Aside from that, the only really noticeable changes were Julie’s letter to her pen pal being removed and a paragraph about the militias added.

Though it obviously went through another edit, for word use and such, and possibly continuity. Most of the changes were small, like R being called him instead of the tall man.

Also, mentions of beer and rapists were removed and her penpal sent her Whiskey instead of Vicoden. (I don’t understand why since its still an older YA due to violence and the F word.) I do like that the brand names were removed, like ziplock and Redbox. (And some I hadn’t heard of before) because now it’s not so dated.

Were the additions worth it? I’m sure for big fans of the series they were, but I was disappointed. According to Amazon it’s about ninety pages longer, but it’s more like five! So while I still recommend it, if you’ve already read it there’s no reason to read it again.

Do you prefer to read the book first or see the movie? I’d usually rather see the movie first, because otherwise I’m too annoyed by all of the changes. And the movie’s shorter, so it’s a good test if the book will be worth it.

The Croak Trilogy By Gina Damico


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Genre: Young Adult, Fantasy, Grim Reapers

Pages: 311

Point of View: Third person. (Lex mostly. Omniscient POV at times)

Released:  20th 2012


Predictability: 4 out of 5 (Where 1 is totally unpredictable and 5 is I knew what was going to happen way ahead of time.)

Mood: Funny, Dark at times

Source: Borrowed

My Rating: 7/10 Stars

Warnings: Child abuse (most of the Juniors suffered some sort of abuse in their pasts and they have the scars to show for it)

My Summary:

Lex is a juvenile delinquent. Her parents fed up with her antics send her to her uncle Mort’s farm for the summer.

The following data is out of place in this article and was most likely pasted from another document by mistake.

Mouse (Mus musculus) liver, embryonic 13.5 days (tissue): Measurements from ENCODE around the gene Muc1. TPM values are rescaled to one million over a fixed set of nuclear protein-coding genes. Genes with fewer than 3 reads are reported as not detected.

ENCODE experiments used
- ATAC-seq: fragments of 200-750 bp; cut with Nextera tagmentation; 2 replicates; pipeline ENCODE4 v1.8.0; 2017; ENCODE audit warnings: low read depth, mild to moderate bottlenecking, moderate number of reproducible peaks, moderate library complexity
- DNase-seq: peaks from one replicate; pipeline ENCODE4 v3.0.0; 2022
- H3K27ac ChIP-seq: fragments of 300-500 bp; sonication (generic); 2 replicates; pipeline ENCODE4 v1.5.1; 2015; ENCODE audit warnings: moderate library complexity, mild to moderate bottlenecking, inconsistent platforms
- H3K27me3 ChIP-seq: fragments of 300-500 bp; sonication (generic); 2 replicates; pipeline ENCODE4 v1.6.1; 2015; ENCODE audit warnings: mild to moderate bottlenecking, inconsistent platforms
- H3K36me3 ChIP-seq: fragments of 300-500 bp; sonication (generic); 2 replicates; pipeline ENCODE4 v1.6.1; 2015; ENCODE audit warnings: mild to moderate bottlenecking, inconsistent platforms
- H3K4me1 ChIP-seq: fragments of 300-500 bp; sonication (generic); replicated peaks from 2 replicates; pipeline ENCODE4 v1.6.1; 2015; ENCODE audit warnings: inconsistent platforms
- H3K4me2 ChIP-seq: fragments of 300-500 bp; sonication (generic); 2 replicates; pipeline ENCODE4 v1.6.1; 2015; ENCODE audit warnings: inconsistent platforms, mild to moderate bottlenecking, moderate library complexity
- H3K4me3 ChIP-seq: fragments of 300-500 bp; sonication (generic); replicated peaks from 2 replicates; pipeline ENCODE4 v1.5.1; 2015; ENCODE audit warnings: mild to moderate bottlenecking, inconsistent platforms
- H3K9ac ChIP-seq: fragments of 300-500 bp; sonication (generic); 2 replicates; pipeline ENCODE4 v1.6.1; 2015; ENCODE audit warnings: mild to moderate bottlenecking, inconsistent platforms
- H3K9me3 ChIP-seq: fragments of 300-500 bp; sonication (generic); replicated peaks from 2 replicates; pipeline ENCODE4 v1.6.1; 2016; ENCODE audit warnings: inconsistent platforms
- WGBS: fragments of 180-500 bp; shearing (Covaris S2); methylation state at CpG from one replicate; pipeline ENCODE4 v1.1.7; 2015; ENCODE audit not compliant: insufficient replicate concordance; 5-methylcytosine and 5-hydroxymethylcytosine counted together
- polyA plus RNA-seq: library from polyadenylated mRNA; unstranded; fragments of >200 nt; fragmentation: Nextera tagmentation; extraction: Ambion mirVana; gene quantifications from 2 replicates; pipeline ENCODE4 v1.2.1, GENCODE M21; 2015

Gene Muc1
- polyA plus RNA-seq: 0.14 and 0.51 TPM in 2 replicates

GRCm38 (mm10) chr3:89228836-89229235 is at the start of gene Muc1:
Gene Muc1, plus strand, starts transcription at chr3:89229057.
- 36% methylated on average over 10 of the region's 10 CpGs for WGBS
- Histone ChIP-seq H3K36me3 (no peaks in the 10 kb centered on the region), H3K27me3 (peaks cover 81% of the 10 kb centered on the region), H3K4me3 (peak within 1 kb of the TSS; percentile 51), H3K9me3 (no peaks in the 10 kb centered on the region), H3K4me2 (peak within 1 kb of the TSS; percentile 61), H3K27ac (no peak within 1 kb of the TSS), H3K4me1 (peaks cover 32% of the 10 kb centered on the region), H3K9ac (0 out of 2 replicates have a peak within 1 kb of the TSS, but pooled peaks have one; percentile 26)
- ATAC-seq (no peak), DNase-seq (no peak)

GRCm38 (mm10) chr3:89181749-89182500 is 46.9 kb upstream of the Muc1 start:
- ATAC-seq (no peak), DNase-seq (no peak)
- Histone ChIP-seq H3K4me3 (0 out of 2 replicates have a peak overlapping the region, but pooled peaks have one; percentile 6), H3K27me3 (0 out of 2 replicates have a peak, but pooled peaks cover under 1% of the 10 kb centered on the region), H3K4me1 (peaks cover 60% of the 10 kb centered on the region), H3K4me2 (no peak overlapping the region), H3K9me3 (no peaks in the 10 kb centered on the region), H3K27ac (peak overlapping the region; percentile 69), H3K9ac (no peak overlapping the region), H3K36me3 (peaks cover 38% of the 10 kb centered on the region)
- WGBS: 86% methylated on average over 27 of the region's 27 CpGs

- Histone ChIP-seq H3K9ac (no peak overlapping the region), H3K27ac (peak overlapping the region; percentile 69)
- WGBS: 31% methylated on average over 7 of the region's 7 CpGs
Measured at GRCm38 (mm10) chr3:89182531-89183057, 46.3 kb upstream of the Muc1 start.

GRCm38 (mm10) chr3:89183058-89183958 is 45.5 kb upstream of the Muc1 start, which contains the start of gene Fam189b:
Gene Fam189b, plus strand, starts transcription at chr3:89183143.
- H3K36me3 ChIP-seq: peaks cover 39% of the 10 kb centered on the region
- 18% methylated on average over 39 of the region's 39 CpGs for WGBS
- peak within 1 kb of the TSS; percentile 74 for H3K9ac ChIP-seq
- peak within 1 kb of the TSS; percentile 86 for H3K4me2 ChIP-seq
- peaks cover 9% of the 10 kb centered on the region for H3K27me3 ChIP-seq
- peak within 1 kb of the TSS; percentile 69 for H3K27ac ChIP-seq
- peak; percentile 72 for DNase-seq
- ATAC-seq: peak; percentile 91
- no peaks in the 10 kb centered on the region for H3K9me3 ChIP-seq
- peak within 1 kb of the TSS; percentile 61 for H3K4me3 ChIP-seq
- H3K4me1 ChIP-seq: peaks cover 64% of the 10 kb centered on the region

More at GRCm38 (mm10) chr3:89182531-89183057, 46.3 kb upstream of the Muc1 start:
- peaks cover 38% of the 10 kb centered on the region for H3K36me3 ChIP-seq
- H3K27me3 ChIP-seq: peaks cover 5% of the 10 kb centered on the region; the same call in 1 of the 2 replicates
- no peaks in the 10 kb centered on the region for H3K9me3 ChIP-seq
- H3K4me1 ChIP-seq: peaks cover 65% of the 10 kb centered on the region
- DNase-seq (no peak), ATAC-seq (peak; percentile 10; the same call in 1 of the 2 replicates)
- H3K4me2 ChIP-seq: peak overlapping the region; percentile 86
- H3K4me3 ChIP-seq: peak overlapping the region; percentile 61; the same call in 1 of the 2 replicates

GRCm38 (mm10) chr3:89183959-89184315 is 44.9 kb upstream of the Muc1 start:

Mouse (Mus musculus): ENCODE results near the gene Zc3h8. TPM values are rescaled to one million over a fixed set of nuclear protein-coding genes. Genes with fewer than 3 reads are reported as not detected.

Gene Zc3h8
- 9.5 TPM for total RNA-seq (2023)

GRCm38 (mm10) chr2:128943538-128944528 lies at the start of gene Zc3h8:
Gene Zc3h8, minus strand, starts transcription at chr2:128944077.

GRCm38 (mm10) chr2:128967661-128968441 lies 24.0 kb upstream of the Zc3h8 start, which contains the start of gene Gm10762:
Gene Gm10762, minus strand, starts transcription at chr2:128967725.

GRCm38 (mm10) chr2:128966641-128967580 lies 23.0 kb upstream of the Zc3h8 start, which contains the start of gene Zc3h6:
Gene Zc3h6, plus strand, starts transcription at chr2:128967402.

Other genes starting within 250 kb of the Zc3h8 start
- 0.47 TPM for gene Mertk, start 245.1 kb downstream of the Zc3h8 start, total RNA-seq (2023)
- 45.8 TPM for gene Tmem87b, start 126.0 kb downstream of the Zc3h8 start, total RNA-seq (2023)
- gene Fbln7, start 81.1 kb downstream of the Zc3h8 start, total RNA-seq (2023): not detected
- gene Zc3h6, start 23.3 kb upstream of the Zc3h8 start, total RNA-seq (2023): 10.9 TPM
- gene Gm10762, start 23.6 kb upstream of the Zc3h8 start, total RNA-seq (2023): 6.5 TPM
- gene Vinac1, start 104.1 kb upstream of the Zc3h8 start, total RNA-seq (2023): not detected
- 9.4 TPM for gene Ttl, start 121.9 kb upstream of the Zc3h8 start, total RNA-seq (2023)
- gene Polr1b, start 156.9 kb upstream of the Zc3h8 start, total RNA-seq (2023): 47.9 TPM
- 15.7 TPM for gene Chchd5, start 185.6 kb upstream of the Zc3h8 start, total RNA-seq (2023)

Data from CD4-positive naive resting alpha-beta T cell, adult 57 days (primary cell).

But it turns out Uncle Mort isn’t a farmer, he’s a Grim Reaper and so is Lex.

My Review:

I liked the book, but disliked the main character. She’s mean! I think it would help if you pretend she’s a villain. In real life she’d have been kicked out of school a long time ago. She hit, stabed, bit, and caused harm to basically everyone around her! I know she was supposed to be a delinquent, but it was a bit much.

All of the characters (other than Lex) were fine. The only one I really liked was her crazy inventing Uncle Mort. Now he was a character!

The romance didn’t really do anything for me, but it wasn’t bad if you excuse Lex’s personality and briefly his. (Sorry a guy shouldn’t hit a girl even if she hit him first. Not that she should hit him either.)

I wanted to see more of the relationship between the sisters, but Cordy wasn’t in the book much. (They’re named after civil war battles Lexinton and Concord.)

The author has a tallent for names. I particuarly like that the Grimms helpers were called Excetras and the death puns in town of Croak.

Lex craned her neck and spotted a handful of oddly named stores: a flower shop called PUSHING DAISIES, a mattress place labeled THE BIG SLEEP, and a grocery store with a giant sign reading BOUGHT THE FARM.

The world building is what made the book for me. The author was very creative and added enough cute touches to make it seem plausible. The mystery of missing laundry being a result of Grimms cutting in and stealing it, and the way death works. I particularly liked the black widow spiders being involved. (With their hourglass markings.)

The Okay:

The mystery was predictable, but still interesting enough. I didn’t really laugh at the comedy, but this would’ve been a dark book without it.

The bad:

The only bad besides the main character was the occasional omniscient POV, the way it tried to act like a kid. That just makes it obvious the writer is really an adult and not someone who is really still a kid.

And a quote in case I’m not making very much sense:

As all kids know, it’s difficult enough to trust any adult, much less a deranged, life-endangering importer-exporter.

The main storyline was left unfinished so I had to read the next book! Tricky authors!

Book 2: Scorch


My rating: 6/10

The Bad:

What was a good sympathetic, intelligent villain in the first book has turned into just a mad killer.